Episode 201 – Through a Glass Darkly

Outlander is back!

So, they did what I thought they would do, rather than what I hoped they would do. The first half of this episode, much like the first half of “Sassenach,” is set in the 1940s.  It’s 1948, three years after she first went through the stones.

I can’t say I’m ecstatic about this choice, but I did rather fear that it was coming. On the one hand, this does preserve some of the framing device used in Dragonfly in Amber. On the other, it doesn’t quite match with what is in the books. I’m usually OK with changes, but this one is a character change, and I have a little more difficulty with those.

But let’s take a look at the episode as it unfolds.

When Claire wakes up at the stones, she searches for a ring (I’m guessing this will turn out to be more significant later in the season) and weeps when she finds it because the gemstone is missing (YAY for the first foreshadowing of time-travel dynamics!). EDIT: over at The Scot and the Sassenach, they suggested that she may have dropped it in 1746, and that it has been there in the grass for 200 years. I’m still going with my interpretation, because she looked for it in her bodice first, and the fact that the stone is missing might be her first clue about gemstones and time travel. That will become a big deal in the next season. EDIT #2: According to Ron Moore’s commentary podcast, this is our first time-travel worldbuilding! They added this ring to establish the gemstones for travel.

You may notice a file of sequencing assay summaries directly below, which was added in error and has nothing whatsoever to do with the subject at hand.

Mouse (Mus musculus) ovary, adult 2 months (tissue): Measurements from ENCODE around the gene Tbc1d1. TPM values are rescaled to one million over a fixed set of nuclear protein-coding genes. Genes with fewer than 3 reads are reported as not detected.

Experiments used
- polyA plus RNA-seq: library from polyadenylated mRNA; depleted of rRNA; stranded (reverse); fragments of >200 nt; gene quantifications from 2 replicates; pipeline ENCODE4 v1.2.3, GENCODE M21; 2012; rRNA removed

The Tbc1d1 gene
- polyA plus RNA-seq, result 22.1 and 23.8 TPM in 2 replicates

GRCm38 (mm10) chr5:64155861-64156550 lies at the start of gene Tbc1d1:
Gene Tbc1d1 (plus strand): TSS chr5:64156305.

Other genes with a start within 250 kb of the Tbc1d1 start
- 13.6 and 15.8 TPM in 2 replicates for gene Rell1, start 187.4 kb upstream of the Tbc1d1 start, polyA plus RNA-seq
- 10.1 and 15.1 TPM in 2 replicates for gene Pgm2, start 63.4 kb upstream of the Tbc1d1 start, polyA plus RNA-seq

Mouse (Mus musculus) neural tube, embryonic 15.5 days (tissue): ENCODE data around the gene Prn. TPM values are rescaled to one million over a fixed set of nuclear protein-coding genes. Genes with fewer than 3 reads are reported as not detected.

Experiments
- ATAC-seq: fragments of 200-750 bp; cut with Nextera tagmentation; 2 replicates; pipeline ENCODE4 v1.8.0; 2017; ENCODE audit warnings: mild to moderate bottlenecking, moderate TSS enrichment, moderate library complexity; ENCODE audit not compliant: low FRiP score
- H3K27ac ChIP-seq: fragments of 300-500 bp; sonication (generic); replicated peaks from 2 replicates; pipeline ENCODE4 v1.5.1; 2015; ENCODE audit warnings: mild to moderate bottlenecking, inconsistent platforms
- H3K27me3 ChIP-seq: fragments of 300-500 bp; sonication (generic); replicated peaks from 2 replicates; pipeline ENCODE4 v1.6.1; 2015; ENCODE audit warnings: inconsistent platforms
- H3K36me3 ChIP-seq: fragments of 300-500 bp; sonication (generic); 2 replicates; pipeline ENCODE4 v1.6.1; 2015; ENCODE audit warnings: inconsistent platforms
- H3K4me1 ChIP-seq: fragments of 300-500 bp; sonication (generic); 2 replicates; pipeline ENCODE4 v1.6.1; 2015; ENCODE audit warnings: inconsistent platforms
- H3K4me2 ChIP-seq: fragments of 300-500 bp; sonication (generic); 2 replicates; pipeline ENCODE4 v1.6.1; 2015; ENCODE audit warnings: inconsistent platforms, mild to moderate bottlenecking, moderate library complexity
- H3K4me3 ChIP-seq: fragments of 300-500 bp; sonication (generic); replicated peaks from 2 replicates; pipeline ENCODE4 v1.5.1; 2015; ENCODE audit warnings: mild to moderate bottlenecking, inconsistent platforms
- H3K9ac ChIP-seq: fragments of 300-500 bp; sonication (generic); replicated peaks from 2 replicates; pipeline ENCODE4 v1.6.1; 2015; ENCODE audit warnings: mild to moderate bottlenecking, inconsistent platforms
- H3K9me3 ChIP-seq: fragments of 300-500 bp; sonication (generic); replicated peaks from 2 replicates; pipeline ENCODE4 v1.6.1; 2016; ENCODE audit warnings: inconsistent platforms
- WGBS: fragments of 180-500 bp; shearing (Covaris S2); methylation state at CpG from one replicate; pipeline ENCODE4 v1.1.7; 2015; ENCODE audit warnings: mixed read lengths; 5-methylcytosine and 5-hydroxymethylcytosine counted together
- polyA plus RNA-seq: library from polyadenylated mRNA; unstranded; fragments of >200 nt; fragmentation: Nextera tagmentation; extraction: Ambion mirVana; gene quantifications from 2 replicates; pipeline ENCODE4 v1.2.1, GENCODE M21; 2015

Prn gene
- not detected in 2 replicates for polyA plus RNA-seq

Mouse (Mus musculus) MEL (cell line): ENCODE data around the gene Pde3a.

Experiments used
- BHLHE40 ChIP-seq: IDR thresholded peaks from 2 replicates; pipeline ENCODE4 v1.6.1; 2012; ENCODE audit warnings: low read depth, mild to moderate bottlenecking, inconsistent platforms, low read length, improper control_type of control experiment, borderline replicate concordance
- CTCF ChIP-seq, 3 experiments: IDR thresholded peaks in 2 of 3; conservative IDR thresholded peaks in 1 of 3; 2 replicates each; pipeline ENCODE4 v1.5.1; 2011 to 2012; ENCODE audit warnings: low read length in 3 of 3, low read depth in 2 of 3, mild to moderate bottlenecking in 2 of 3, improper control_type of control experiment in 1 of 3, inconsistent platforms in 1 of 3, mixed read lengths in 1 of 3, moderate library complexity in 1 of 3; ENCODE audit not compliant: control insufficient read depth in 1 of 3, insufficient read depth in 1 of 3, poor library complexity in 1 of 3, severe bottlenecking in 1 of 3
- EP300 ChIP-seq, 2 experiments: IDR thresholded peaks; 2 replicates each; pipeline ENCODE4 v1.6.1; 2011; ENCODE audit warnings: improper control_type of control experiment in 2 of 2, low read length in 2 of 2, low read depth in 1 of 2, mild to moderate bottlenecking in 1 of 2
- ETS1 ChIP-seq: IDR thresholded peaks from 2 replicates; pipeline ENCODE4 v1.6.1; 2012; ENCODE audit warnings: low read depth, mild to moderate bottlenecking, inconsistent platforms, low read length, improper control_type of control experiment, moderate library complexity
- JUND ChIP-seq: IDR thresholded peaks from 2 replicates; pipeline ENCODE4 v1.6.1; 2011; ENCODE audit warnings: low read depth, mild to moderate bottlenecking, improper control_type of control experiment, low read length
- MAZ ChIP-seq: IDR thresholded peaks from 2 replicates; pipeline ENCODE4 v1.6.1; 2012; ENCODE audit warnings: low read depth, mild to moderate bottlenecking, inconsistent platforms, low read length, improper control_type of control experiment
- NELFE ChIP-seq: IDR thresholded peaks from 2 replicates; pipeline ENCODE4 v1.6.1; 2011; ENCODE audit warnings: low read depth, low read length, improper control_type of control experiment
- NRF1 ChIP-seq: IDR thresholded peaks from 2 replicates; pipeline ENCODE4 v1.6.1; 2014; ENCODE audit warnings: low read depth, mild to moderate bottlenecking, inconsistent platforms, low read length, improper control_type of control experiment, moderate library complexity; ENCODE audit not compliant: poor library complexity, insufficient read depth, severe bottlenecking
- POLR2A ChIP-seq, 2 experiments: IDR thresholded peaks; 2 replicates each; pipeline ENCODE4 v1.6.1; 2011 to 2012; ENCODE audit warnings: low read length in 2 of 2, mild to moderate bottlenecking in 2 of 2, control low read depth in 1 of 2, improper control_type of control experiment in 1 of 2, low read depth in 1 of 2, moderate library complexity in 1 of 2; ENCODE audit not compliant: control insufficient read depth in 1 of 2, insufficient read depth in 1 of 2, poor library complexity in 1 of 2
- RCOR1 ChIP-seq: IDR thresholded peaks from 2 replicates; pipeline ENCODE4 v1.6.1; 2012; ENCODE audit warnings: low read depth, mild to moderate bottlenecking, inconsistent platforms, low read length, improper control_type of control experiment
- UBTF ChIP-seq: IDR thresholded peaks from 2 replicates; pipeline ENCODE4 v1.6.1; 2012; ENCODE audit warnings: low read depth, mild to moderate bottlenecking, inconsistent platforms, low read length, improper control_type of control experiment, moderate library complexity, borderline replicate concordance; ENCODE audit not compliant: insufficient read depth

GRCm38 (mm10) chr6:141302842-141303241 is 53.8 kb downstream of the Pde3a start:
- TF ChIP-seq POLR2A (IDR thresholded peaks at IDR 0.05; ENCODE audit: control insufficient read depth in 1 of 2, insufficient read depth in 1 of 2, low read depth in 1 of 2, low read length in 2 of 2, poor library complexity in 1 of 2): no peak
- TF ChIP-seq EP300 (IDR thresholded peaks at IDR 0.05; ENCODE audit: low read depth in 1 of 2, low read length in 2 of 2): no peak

Sadly, we have VOClaire back. A few of the things she says are tolerable, and she is giving us more information than what is shown on screen, but the only thing I wanted was the part where she says she made a promise and now had to keep it.

The interaction with the little Scottish driver went on a little long, and I think it’s a bit odd that she would think there was any way that Culloden could have had another ending. It made me wonder if they were going to go in an entirely different direction – like maybe have her forced through the stones before things start to go bad for the Jacobites. But then she and Mrs. Graham talk about Jamie’s promise to die on the battlefield with his men, so obviously they’re going to follow the books that far. This scene just feels weird to me.

I do love the new shots in the credits sequence and the new French lyrics in the Skye Boat Song (or, as my 4-year-old daughter calls it, “Lass that Was Gone” – we listen to the soundtrack together, although she is obviously not allowed to watch the show yet).

The title card on Roger is very nice, especially the juxtaposition of the airplane with the tall ships book. Did anyone else get a little teary-eyed for Jerry MacKenzie?

When I saw Frank come barreling down the hospital hallway, I thought we were going to get almost verbatim what happens in Claire’s memory from Dragonfly in Amber – the doctor telling Frank to give Claire time, and Frank arguing. Here’s what he says in the book:

“What do you mean, don’t press her? Don’t press her? My wife’s been gone for nearly three years, and come back filthy, abused, and pregnant, for God’s sake, and I’m not to ask questions?”*

Of course, in the book he already knows she’s pregnant. In the show, they save that reveal for later. But in general, TVFrank is much more considerate, accommodating, and gentle than BookClaire remembers him.